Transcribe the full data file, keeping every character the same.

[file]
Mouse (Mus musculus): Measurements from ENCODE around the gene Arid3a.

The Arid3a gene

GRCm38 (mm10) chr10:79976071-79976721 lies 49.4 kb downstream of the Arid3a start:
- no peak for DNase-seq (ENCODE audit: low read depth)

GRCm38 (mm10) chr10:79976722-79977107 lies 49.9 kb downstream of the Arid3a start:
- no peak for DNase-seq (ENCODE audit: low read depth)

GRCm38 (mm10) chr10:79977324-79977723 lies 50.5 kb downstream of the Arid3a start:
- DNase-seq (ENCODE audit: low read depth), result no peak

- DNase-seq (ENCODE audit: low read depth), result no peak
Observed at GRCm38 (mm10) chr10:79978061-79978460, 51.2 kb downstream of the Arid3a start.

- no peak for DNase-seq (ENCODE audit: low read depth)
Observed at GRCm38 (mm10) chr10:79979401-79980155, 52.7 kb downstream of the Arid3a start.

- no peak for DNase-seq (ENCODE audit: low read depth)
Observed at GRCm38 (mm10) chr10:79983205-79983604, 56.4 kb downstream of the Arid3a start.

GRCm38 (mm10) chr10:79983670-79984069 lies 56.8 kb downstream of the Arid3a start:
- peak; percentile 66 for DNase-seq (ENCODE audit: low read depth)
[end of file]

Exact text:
Mouse (Mus musculus): Measurements from ENCODE around the gene Arid3a.

The Arid3a gene

GRCm38 (mm10) chr10:79976071-79976721 lies 49.4 kb downstream of the Arid3a start:
- no peak for DNase-seq (ENCODE audit: low read depth)

GRCm38 (mm10) chr10:79976722-79977107 lies 49.9 kb downstream of the Arid3a start:
- no peak for DNase-seq (ENCODE audit: low read depth)

GRCm38 (mm10) chr10:79977324-79977723 lies 50.5 kb downstream of the Arid3a start:
- DNase-seq (ENCODE audit: low read depth), result no peak

- DNase-seq (ENCODE audit: low read depth), result no peak
Observed at GRCm38 (mm10) chr10:79978061-79978460, 51.2 kb downstream of the Arid3a start.

- no peak for DNase-seq (ENCODE audit: low read depth)
Observed at GRCm38 (mm10) chr10:79979401-79980155, 52.7 kb downstream of the Arid3a start.

- no peak for DNase-seq (ENCODE audit: low read depth)
Observed at GRCm38 (mm10) chr10:79983205-79983604, 56.4 kb downstream of the Arid3a start.

GRCm38 (mm10) chr10:79983670-79984069 lies 56.8 kb downstream of the Arid3a start:
- peak; percentile 66 for DNase-seq (ENCODE audit: low read depth)